Radiation Therapy Field Design and Lymphedema Risk After Regional Nodal Irradiation for Breast Cancer

Jeffrey P. Gross, Sean Sachdev, Irene B. Helenowski, David Lipps, John P. Hayes, Eric D. Donnelly, Jonathan B. Strauss*

*Corresponding author for this work

Research output: Contribution to journalArticlepeer-review

20 Scopus citations

Abstract

Purpose: The occurrence of upper extremity lymphedema after regional nodal irradiation (RNI) for breast cancer treatment varies significantly based on patient and treatment factors. The relationship between the radiation therapy (RT) field design and lymphedema risk is not well-characterized. The present study sought to correlate the variations in RT field design with lymphedema outcomes. Methods and Materials: Women with stage II-IV breast cancer receiving RNI after breast surgery that included sentinel lymph node biopsy or axillary dissection were identified. Their arm circumference was measured before RT and at each follow-up visit to assess for lymphedema. Nodal RT fields were defined using a trifurcated system. Group 1 excluded the upper level I and II axilla, defined by the lateral border of the nodal field encompassing less than one-third of the humeral head. Group 2 included the upper level I and II axilla, defined by the lateral border of the nodal field encompassing more than one-third of the humoral head treated with an anterior oblique beam. Group 3 included the upper level I and II axilla the same as for group 2 but with parallel-opposed beams delivering a significant dose to the musculature posterior to the axilla. Results: From 1999 to 2013, 526 women received RNI. The median post-RT follow-up was 5.5 years. For the 492 women meeting the inclusion criteria, the cumulative incidence of lymphedema was 23.5% at 2 years and 31.8% at 5 years. On univariate analysis, the patients in group 1 had a lower 5-year lymphedema rate (7.7%) than those in group 2 (37.1%) and group 3 (36.7%; P <.0001). On multivariate analysis, inclusion of the upper level I and II axilla (groups 2 and 3) remained significantly associated with increased lymphedema risk. Conclusions: Variations in the RT field design significantly affect the development of lymphedema after RNI. In particular, the upper level I and II axilla appear to be important regions for lymphedema risk after axillary dissection.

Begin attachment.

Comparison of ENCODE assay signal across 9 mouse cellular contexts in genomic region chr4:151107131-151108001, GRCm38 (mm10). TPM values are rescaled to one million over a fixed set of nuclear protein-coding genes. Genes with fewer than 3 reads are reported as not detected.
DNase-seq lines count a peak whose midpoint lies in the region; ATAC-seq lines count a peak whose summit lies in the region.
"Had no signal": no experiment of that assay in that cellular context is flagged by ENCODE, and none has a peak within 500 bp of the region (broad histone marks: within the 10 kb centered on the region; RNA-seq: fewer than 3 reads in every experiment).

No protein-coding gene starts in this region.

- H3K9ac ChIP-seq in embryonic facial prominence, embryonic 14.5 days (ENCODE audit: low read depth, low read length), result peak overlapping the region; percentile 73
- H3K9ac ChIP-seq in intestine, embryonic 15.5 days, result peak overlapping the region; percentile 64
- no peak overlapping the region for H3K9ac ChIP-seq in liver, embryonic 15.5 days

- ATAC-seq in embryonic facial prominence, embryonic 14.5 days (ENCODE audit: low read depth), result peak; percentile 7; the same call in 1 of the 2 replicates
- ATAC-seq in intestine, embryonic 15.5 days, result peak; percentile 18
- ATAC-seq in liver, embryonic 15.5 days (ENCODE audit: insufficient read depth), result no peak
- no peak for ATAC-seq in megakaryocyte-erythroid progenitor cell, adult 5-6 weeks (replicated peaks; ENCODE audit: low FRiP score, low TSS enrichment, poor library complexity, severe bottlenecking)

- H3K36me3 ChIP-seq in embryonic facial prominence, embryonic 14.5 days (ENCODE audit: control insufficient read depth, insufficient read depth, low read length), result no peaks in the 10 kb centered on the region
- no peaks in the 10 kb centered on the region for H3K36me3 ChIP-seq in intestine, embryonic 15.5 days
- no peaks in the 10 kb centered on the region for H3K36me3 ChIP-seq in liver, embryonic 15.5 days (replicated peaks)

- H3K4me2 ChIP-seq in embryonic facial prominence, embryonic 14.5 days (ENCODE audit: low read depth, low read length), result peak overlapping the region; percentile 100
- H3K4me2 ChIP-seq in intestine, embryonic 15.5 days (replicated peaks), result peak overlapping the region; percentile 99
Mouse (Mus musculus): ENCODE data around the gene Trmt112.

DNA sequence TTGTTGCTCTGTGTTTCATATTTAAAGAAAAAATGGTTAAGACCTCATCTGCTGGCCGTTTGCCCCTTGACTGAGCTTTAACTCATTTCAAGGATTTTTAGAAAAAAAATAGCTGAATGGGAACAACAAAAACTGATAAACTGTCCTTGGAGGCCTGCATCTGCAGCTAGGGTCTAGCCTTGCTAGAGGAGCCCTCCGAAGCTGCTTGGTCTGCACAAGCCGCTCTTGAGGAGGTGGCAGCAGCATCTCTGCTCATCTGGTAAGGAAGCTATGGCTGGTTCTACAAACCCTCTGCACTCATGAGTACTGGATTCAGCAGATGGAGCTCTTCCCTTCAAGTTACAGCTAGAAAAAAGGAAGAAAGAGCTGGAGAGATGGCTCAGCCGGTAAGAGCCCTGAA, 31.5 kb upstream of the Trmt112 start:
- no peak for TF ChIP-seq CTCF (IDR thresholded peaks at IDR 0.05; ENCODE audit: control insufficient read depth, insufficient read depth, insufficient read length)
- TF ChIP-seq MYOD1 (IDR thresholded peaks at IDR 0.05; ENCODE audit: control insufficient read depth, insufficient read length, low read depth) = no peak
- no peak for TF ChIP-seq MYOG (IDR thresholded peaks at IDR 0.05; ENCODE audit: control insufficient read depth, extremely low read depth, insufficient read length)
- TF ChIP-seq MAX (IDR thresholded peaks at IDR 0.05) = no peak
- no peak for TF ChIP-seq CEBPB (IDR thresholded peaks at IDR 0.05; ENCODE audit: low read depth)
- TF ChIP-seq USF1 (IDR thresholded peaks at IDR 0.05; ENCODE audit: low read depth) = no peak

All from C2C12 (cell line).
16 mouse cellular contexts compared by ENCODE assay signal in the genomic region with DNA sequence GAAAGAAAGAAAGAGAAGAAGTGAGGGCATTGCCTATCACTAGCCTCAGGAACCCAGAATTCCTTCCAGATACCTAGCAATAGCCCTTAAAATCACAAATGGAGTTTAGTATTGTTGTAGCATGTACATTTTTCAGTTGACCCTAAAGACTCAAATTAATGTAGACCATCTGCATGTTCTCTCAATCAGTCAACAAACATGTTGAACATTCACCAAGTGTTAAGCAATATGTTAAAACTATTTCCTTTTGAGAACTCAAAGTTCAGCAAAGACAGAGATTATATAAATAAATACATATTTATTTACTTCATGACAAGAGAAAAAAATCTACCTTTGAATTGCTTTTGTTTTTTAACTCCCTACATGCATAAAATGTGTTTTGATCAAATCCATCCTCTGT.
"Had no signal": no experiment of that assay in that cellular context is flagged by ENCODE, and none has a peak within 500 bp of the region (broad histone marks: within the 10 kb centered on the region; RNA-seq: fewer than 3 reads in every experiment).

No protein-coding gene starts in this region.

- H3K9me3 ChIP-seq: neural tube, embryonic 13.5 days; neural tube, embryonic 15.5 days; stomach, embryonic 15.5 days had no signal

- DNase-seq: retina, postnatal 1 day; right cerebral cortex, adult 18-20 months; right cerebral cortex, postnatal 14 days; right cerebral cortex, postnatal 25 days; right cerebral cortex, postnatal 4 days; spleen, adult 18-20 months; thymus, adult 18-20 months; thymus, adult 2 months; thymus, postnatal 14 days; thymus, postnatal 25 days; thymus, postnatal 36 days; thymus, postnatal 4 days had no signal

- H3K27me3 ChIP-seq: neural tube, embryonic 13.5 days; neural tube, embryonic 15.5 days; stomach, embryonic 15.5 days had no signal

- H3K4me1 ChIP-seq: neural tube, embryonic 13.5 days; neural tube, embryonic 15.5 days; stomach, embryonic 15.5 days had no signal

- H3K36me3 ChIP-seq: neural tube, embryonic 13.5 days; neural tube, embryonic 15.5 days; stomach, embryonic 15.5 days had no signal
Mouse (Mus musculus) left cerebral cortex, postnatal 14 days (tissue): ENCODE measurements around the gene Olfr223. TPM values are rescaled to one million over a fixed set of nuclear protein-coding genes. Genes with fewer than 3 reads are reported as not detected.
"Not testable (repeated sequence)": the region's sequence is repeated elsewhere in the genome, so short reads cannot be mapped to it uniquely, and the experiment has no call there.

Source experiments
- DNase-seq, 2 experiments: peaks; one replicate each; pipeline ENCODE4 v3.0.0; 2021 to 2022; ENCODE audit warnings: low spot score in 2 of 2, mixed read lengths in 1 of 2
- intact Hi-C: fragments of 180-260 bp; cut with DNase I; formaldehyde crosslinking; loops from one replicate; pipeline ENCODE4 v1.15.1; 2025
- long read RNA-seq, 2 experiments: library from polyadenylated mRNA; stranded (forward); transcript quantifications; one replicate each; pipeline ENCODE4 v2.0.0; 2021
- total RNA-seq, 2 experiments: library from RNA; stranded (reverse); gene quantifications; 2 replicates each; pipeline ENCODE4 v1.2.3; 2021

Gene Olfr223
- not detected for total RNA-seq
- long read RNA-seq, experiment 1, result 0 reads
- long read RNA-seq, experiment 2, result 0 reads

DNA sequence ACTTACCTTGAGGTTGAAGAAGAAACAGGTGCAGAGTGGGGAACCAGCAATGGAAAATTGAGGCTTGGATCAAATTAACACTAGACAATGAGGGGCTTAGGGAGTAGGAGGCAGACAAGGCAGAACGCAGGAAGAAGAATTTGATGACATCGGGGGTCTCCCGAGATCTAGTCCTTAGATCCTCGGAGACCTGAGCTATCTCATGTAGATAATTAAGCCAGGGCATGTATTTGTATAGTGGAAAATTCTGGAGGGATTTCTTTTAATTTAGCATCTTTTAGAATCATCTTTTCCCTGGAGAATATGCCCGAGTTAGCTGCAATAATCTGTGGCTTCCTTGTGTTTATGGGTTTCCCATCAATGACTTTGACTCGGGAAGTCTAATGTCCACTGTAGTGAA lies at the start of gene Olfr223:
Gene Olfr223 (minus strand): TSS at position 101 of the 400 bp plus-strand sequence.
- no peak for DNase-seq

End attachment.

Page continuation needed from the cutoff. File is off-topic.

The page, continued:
Original languageEnglish (US)
Pages (from-to)71-78
Number of pages8
JournalInternational Journal of Radiation Oncology Biology Physics
Volume102
Issue number1
DOIs
StatePublished - Sep 1 2018

ASJC Scopus subject areas

  • Radiation
  • Oncology
  • Radiology Nuclear Medicine and imaging
  • Cancer Research

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